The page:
Dragging their tales behind them
THE MACMILLANS: POWER, PRIVILEGE AND FAMILY PASSION by Richard Davenport-Hines Heinemann, f18.50, pp. 370 Flowing her abortion and sterilisa- tion, she descended into acute alcoholism', writes Richard Davenport-Hines about a Macmillan relative, reminding us how often the 'family portrait' book can turn into spiteful and sordid tittle-tattle posing as pukka history. John Pearson's recent book on the Churchills, Simon Blow's philippic against his Tennant cousins and any num- ber of books on the Guinnesses all started as genuine attempts to explore the Rich and Famous Daddy Syndrome but soon turned into sad little lists of black sheep. One is left wondering whether or not there might be any nutty nephews or boozy divorcees in the Davenport-Hines tribe?
To justify all the muck-raking the author asserts that 'For five generations the Macmillans have towered over British politics and literature like no other family', which, as the first Earl of Stockton might have said, seems like --aging it a bit. Even including the Macmillans' Amery and Cavendish in-laws, the judgment is tough on the Churchills, Cecils, Pakenhams and Asquiths. For all the blurb about the clan, two thirds of the book is devoted to the only Macmillan who became really famous.
The author employs endless psycho- babble to explain how 'Harold's character
was hidden by his mother beneath a False Self. Acting, it seems, entirely on intuition, Mr Davenport-Hines asks us to believe that Macmillan was hostile to his mother, `though he did not know it', which explains why he was not 'sexually adamant' with Lady Dorothy. This 'False Self drove Harold — he is always irritatingly and over- familiarly referred to by his Christian name — into politics, which 'is what a man does to conceal who he is'. This gives the author the excuse to write in bodice-ripper-blurb style about 'the emptiness behind the façade of power, privilege and passion'. If that were not banal enough, we are later informed that 'our greatest pretences are made to hide not the evil or ugliness in us, but our emptiness'.
The author's intense and repeated cynicism about politics — 'everyone who aspires to be Prime Minister has an element of shittiness' -- soon palls and eventually leads one to wonder whether he is himself all right in his True Self. His constant reviling of Margaret Thatcher who uniquely gets no title or Christian name but is just 'Thatcher' — and her `brutal dogmas' are at best specious in a work supposedly about the Macmillans.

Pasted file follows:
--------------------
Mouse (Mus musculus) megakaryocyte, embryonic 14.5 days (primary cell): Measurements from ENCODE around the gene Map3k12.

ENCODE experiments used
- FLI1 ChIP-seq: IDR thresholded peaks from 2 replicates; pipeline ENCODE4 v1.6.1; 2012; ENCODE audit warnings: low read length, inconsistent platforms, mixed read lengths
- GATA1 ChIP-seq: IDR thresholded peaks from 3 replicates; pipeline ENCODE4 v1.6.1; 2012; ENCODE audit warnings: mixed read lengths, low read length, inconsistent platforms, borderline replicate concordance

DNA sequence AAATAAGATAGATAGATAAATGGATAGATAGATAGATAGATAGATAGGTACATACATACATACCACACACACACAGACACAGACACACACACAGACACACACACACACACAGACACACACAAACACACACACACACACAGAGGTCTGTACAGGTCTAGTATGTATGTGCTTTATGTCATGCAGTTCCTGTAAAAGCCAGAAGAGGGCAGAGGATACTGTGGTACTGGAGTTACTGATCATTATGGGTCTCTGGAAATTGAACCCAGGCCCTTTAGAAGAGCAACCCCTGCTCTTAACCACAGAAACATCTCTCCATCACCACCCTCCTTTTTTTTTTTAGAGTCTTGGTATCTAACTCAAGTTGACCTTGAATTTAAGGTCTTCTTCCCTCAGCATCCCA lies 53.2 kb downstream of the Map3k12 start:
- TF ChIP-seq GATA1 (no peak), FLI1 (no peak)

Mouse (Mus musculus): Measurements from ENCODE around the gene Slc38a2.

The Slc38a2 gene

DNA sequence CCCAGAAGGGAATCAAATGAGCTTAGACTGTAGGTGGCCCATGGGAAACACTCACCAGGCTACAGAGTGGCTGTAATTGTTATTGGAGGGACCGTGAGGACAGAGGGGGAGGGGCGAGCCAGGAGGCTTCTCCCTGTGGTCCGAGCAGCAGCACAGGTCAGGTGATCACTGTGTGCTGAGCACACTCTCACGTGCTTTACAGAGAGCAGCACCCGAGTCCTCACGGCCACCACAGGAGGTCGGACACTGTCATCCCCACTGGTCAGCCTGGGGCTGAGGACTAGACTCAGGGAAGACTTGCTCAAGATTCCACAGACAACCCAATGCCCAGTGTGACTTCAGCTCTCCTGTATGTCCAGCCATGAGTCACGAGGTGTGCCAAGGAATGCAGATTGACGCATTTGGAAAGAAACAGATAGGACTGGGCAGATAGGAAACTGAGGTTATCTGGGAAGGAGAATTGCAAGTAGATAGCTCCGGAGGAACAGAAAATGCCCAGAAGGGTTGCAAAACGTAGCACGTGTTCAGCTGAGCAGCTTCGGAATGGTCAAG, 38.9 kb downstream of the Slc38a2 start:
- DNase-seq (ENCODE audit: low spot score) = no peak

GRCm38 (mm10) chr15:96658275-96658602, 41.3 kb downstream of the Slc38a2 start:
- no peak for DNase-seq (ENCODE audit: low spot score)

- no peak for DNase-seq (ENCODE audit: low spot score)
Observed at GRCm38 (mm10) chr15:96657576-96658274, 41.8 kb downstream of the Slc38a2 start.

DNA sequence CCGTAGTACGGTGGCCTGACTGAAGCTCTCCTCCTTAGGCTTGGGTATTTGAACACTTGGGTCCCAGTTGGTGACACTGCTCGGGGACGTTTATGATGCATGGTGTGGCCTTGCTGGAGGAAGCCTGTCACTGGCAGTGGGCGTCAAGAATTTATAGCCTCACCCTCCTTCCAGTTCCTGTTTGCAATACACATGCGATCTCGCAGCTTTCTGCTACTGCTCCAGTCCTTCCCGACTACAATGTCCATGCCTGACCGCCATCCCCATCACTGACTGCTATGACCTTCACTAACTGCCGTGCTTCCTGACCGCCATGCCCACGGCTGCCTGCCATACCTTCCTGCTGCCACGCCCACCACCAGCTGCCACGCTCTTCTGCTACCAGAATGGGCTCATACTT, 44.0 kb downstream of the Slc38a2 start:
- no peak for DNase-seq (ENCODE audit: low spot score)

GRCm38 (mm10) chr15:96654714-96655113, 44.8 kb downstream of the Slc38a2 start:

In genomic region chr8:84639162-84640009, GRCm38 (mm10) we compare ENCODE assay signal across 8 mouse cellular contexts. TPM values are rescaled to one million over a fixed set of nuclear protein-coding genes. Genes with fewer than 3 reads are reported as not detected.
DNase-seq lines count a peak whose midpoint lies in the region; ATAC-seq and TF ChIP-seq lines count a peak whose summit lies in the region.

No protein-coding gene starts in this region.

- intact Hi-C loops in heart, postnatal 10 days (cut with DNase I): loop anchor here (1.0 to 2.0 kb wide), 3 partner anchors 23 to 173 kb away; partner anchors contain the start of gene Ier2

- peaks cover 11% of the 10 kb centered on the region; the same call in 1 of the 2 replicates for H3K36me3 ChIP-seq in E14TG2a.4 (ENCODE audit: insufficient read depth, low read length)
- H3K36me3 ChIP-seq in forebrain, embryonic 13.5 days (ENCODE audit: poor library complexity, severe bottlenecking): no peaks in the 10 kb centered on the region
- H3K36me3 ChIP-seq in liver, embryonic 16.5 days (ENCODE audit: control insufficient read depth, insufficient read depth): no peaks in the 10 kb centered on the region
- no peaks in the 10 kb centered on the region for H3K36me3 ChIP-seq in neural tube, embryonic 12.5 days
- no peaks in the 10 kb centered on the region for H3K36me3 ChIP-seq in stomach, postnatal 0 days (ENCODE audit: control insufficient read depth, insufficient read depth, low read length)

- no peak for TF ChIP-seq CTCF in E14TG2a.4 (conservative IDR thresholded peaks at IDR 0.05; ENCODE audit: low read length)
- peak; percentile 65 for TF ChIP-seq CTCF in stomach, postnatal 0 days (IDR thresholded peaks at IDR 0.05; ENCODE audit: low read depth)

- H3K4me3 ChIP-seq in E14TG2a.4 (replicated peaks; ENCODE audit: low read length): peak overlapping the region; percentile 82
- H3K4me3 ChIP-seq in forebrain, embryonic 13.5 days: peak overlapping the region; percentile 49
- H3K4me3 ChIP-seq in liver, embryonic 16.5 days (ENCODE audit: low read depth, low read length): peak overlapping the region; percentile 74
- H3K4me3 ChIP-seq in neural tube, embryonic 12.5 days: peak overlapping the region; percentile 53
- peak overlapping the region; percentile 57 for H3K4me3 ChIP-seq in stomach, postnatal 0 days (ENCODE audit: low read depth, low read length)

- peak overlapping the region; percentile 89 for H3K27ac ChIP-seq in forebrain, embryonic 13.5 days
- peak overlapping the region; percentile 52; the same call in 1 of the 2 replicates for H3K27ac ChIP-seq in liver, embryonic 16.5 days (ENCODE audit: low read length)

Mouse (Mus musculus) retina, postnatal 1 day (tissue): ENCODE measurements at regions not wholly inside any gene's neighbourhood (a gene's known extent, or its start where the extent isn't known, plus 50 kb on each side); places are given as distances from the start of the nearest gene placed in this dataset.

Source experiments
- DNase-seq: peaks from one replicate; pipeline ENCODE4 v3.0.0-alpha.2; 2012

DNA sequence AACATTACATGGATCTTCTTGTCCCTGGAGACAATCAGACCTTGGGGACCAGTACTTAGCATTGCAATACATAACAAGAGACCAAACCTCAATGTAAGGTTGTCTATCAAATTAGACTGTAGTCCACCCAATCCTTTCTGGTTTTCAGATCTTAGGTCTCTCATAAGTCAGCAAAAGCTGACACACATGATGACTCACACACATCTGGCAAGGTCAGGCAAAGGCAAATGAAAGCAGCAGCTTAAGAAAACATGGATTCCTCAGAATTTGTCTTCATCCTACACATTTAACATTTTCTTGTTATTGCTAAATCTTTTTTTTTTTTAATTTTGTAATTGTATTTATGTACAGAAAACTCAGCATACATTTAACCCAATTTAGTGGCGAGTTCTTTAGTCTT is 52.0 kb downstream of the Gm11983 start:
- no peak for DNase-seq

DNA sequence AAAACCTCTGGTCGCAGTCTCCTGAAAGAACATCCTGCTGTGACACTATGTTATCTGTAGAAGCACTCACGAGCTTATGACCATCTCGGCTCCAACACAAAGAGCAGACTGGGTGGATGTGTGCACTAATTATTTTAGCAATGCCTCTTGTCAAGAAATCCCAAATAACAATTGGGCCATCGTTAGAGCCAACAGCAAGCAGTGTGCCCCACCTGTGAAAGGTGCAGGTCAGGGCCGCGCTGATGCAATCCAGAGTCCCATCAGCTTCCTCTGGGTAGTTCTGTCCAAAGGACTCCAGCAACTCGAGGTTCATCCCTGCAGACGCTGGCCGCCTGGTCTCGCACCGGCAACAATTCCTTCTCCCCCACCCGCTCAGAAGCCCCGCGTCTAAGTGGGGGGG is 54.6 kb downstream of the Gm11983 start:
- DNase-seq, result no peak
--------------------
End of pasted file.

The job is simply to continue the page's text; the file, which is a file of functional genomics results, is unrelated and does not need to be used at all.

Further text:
There is nothing new to learn from this book, which would not matter if it was orig- inally or well written. The Spectator revealed two years ago how, during Suez, Macmillan fiddled the Sterling Area's cur- rency reserves figures. The accusation that Alec Home conspired for the leadership in October 1963 is based on no evidence whatsoever. (Home is also judged unneces- sarily harshly, his kind obituary of Lady Dorothy — that 'she radiated happiness and confidence' — is dismissed as `smugness and half-truth').
The worst possible interpretation is put on every event of the old actor-manager's career. The fantastically biased account of the Night of the Long Kniyes culminates in an inference that Lord Kilmuir died prematurely as a result of it. Whilst `Bobbety' Salisbury's Wab or Hawald?' question may have been a somewhat arbitrary way of choosing the party leader, that was the way they did things in 1957. Every Cabinet minister but one chose Hawald, who was, after all, Chancellor of the Exchequer. It is ridiculous of Mr Davenport-Hines to insist it was 'a con- trick'. It is simply not true to say that Macmillan was turned down as Viceroy of India in 1942 because of 'the mental insta- bility of the Macmillans'.
By the end of the book one is left with the unexpected feeling that the denigration of Harold Macmillan has now gone too far.
As well as the hackery and fraudulence, we ought to remember his personai courage, his brave and lonely stand against appease- ment and his wartime service in North Africa. And from 1957 to 1963 we really hadn't had it so good. There is another thought: are the extended families of politicians fair game? Probably, if they push themselves forward like Glenys Kinnock, but this book pries into the private life of the second husband of the woman whose first husband was the nephew of Harold Macmillan's wife. Small wonder the present Earl of Stockton refused to allow the author copyright or right of access to family documents. Mr Davenport-Hines believed his subject to have been 'priggish, fretful, neutered, boring and fawning'. Every adjective but the last could be applied to this book.